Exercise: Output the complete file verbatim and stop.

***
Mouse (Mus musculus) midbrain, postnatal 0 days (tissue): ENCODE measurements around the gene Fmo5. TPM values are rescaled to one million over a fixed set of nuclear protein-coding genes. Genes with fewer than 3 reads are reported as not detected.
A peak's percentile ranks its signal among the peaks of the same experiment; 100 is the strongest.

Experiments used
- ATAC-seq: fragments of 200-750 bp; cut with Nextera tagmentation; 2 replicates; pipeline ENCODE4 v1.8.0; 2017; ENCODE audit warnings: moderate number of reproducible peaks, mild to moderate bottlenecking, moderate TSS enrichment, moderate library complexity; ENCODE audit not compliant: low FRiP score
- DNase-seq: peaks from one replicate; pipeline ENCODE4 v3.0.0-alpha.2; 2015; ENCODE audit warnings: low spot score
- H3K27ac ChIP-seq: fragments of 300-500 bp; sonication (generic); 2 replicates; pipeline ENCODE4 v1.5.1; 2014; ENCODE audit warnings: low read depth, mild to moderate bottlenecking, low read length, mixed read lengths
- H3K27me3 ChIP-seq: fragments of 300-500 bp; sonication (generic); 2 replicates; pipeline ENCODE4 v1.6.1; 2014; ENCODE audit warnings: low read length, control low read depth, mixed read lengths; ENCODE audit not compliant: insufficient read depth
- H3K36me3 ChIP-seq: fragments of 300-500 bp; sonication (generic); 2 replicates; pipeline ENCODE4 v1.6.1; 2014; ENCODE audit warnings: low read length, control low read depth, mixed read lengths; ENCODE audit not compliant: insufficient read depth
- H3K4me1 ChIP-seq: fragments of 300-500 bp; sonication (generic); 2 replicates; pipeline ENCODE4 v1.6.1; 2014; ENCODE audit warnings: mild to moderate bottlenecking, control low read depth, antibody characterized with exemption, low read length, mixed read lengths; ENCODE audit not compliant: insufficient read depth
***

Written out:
Mouse (Mus musculus) midbrain, postnatal 0 days (tissue): ENCODE measurements around the gene Fmo5. TPM values are rescaled to one million over a fixed set of nuclear protein-coding genes. Genes with fewer than 3 reads are reported as not detected.
A peak's percentile ranks its signal among the peaks of the same experiment; 100 is the strongest.

Experiments used
- ATAC-seq: fragments of 200-750 bp; cut with Nextera tagmentation; 2 replicates; pipeline ENCODE4 v1.8.0; 2017; ENCODE audit warnings: moderate number of reproducible peaks, mild to moderate bottlenecking, moderate TSS enrichment, moderate library complexity; ENCODE audit not compliant: low FRiP score
- DNase-seq: peaks from one replicate; pipeline ENCODE4 v3.0.0-alpha.2; 2015; ENCODE audit warnings: low spot score
- H3K27ac ChIP-seq: fragments of 300-500 bp; sonication (generic); 2 replicates; pipeline ENCODE4 v1.5.1; 2014; ENCODE audit warnings: low read depth, mild to moderate bottlenecking, low read length, mixed read lengths
- H3K27me3 ChIP-seq: fragments of 300-500 bp; sonication (generic); 2 replicates; pipeline ENCODE4 v1.6.1; 2014; ENCODE audit warnings: low read length, control low read depth, mixed read lengths; ENCODE audit not compliant: insufficient read depth
- H3K36me3 ChIP-seq: fragments of 300-500 bp; sonication (generic); 2 replicates; pipeline ENCODE4 v1.6.1; 2014; ENCODE audit warnings: low read length, control low read depth, mixed read lengths; ENCODE audit not compliant: insufficient read depth
- H3K4me1 ChIP-seq: fragments of 300-500 bp; sonication (generic); 2 replicates; pipeline ENCODE4 v1.6.1; 2014; ENCODE audit warnings: mild to moderate bottlenecking, control low read depth, antibody characterized with exemption, low read length, mixed read lengths; ENCODE audit not compliant: insufficient read depth